- Know your target audiences—Each stakeholder we mentioned responds better to one type of messaging. So, adapt your tone, voice, and jargon according to who you talk to.
- Be approachable—Be clear and friendly, and don’t get too “techy.” Don’t think you have effective communication skills? Ask others for help, like the HR or communications department.
- Build a knowledge database—This is the “Bible” end users will refer to any time they’re in doubt. Explore SharePoint to create meaningful sites and resources for everyone.
- Keep people in the loop—Always inform end users of updates that impact their work—for example, if some Microsoft tool is being retired or if provisioning templates will change.
Steps for successful implementation
- Assess the state of things—Do you have a communication plan already in place? What communication channels are you using, and which ones are you ignoring? Evaluate how things are going and adjust them to your needs.
- Engage consistently—End users are your main audience, but don’t forget other stakeholders, such as business leaders. You must all be aligned in terms of needs, goals, and risk aversion.
Tips for overcoming common challenges
- Foster a communication culture—Don’t just wait for end users to come with their questions. Encourage them to reach out for support and provide their feedback.
- Always improve—Look at usage data and study your analytics to adjust and improve your framework. Make this the starting point of your long-term communication success.
- Seek automation—Wasting time with manual tasks is a surefire way to let the more strategic and valuable work fall by the wayside. When and where it’s possible, automate your repetitive tasks and processes.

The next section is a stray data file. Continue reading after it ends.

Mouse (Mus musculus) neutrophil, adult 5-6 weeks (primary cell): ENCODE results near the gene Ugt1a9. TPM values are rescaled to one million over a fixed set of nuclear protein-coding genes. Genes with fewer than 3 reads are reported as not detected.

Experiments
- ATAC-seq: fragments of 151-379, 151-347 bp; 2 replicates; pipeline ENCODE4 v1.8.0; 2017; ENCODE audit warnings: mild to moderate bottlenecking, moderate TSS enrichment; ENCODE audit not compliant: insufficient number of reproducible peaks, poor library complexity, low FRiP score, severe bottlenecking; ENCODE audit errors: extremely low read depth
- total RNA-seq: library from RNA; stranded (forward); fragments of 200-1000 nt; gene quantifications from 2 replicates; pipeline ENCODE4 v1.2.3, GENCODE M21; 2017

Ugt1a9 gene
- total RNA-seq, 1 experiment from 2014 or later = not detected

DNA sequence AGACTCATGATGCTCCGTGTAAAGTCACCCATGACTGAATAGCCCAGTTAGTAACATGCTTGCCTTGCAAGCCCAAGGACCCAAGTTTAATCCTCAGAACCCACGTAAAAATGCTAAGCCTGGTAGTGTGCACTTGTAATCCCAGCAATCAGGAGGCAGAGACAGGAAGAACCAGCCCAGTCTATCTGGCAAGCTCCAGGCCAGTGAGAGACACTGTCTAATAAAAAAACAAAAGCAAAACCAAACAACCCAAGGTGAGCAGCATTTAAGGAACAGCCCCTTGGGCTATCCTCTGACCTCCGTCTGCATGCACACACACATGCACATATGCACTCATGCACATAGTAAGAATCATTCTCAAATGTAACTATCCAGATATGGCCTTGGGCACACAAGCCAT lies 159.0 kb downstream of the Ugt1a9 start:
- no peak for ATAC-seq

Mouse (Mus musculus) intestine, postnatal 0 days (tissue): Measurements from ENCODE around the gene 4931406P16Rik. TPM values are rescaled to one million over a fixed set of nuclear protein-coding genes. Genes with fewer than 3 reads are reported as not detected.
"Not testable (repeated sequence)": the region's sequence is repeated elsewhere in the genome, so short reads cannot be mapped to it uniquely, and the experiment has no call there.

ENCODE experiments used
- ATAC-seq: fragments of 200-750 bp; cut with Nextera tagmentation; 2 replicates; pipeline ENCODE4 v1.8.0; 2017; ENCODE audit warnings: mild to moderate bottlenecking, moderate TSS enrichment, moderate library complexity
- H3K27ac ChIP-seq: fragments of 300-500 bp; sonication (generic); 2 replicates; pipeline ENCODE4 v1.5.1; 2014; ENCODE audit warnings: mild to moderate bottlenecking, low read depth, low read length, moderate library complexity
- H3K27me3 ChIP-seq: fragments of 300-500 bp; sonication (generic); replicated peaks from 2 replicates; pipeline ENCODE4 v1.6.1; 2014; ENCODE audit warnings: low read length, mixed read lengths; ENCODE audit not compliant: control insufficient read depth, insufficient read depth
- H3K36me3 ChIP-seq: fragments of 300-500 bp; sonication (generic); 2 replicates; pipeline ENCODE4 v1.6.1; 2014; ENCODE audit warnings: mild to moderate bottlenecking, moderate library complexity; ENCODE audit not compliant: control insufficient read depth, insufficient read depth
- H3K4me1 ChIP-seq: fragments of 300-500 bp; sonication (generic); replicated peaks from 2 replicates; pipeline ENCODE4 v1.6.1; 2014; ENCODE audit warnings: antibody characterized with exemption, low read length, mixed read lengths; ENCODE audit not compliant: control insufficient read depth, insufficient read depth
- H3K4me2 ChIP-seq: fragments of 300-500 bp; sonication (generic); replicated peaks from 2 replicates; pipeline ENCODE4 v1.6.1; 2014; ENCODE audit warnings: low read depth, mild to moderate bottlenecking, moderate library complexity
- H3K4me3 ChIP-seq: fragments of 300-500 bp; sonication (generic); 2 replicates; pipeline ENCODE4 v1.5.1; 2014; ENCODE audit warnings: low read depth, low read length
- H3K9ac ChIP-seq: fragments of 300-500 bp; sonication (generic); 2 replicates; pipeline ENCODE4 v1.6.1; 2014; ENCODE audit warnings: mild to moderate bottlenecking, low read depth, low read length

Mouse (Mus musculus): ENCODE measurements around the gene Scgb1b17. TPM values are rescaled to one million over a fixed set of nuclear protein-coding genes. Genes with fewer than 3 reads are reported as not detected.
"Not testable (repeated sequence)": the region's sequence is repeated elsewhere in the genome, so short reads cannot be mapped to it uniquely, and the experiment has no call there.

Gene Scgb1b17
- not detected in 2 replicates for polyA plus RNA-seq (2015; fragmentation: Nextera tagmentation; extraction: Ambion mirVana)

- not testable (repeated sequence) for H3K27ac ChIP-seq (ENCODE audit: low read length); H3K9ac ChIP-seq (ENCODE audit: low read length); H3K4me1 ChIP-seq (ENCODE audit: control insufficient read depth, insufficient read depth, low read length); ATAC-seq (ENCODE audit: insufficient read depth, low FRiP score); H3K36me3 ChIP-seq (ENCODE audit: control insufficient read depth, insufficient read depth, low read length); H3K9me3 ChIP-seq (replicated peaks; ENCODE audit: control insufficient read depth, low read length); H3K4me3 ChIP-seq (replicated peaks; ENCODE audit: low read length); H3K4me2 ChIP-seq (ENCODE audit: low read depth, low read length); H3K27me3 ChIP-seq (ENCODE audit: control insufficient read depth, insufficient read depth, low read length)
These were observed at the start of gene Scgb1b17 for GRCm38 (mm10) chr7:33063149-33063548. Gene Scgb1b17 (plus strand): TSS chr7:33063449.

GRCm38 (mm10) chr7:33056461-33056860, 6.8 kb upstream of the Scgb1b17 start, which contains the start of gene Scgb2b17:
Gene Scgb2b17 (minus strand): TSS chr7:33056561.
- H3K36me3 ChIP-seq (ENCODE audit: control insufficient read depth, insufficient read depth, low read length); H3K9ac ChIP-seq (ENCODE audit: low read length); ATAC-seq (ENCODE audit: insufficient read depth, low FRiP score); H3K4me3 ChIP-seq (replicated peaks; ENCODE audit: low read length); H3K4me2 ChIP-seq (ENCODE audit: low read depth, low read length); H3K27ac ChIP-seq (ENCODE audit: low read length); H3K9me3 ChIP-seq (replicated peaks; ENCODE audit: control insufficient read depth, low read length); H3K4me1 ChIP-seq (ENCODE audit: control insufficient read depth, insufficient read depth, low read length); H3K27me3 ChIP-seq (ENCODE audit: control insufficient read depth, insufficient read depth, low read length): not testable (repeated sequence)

Oxford Instruments: a success story about end-user communication
Now, let’s see a success story that helps illustrate our points about communicating with end-users. Oxford Instruments—a provider of high-technology products and services to industrial companies and scientific research communities—had no visibility across their sites and teams and couldn’t keep track of permissions and unused teams in a sustainable way.
The solution was found in ShareGate, which provided them with centralized visibility, a decluttered environment, and automated prompts that help team owners take action on issues like team inactivity and review potential risks such as guest access and external sharing. According to Astrid Gibbon, Oxford Instrument’s Communication Systems Manager, ShareGate has been critical for her to communicate with end users—and they like it too.
“I haven’t had any ‘why on earth are you watching me?’ It’s been more like, ‘oh great, thanks for reminding me’ and ‘this is the best thing ever because we should definitely be looking at this.’”Astrid Gibbon, Communication Systems Manager, Oxford Instrument
By seeking automation, Oxford Instruments was able to establish consistent engagement and nurture a communication culture that brings actual results: after adopting ShareGate, they regained control of their environments and improved productivity for IT and end users alike.
More adoption, more satisfaction, fewer tickets
We can’t stress this enough: effective communication is absolutely critical for IT teams who want to drive adoption in their Microsoft 365 tenants. If end users don’t know how to use their tools, they won’t collaborate or stay productive, and you’ll start seeing those tickets piling up.
We hope this end-user communication framework helps you to:
- Reduce shadow IT
- Boost adoption
- Increase collaboration
- Decrease sprawl
- Raise end-user satisfaction
- Reduce ticket queues
- Improve overall productivity
Now, before you go, you might want to check our free Microsoft 365 maturity assessment tool. It consists of a series of questions that help you figure out your maturity level when it comes to Microsoft 365 security, governance, adoption, shadow IT, and sprawl.
It only takes 10 to 15 minutes of your time to complete, and in return, we’ll provide you with personalized improvement tips based on your results to take your Microsoft 365 environment to the next level. Check it out!